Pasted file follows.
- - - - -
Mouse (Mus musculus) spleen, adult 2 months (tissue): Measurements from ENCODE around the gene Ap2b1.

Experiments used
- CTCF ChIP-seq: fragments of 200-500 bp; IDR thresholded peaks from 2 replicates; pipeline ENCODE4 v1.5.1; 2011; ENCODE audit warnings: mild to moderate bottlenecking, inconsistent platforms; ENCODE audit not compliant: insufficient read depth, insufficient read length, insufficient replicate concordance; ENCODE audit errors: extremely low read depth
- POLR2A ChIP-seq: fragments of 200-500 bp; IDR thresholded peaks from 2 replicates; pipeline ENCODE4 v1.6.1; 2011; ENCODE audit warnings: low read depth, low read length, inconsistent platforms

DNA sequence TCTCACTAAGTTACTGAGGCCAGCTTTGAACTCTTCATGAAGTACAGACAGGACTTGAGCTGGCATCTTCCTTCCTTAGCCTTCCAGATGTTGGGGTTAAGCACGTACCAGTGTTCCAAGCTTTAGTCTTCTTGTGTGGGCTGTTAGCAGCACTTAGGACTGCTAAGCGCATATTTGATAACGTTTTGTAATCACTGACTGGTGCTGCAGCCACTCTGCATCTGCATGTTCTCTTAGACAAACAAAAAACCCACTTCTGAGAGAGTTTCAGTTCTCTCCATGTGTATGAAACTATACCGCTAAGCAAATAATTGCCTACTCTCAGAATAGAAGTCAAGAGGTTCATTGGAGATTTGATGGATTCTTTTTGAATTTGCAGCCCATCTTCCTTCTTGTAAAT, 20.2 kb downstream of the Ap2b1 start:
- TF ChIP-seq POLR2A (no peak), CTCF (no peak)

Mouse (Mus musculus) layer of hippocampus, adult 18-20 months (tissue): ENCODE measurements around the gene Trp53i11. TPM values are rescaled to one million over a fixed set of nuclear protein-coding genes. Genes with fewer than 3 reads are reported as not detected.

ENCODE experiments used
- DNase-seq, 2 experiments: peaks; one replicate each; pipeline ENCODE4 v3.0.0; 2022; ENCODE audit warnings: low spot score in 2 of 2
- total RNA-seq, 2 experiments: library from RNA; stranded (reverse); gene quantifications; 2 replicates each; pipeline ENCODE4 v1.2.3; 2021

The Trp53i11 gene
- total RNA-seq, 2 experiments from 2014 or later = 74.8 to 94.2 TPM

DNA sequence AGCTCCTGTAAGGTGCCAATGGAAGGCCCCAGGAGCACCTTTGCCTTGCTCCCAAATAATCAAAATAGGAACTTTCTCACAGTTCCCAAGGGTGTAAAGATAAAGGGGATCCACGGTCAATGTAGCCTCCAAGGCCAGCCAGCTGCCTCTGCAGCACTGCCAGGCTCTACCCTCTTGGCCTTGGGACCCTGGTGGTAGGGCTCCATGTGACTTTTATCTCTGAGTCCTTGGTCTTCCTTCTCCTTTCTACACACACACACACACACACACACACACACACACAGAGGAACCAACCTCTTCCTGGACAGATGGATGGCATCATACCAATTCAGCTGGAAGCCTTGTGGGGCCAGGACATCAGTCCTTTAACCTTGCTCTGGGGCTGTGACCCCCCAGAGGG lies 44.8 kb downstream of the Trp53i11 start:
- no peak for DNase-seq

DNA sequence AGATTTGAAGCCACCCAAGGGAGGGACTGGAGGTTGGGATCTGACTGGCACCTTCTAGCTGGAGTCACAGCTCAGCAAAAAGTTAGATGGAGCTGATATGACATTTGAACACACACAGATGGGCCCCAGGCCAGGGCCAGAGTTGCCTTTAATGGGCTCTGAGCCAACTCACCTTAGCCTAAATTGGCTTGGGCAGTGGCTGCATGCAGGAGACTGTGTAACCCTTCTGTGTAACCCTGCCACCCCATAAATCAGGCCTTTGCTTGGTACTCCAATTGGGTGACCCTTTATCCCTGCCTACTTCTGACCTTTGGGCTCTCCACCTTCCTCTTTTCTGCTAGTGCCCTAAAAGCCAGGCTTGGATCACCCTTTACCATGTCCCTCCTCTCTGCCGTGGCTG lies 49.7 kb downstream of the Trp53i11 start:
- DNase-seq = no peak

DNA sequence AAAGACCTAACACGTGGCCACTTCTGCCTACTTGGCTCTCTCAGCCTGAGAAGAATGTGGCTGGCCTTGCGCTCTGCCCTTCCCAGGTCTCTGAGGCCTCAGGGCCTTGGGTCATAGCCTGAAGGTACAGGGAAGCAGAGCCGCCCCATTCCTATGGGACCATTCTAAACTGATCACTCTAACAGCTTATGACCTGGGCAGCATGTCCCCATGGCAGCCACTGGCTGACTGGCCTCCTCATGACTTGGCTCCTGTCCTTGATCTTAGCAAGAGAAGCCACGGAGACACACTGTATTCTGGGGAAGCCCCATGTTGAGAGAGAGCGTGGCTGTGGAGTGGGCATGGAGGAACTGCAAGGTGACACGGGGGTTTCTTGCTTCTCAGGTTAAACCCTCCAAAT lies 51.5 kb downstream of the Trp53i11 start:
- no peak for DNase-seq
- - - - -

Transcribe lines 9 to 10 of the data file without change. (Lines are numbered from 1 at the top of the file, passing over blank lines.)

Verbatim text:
- DNase-seq, 2 experiments: peaks; one replicate each; pipeline ENCODE4 v3.0.0; 2022; ENCODE audit warnings: low spot score in 2 of 2
- total RNA-seq, 2 experiments: library from RNA; stranded (reverse); gene quantifications; 2 replicates each; pipeline ENCODE4 v1.2.3; 2021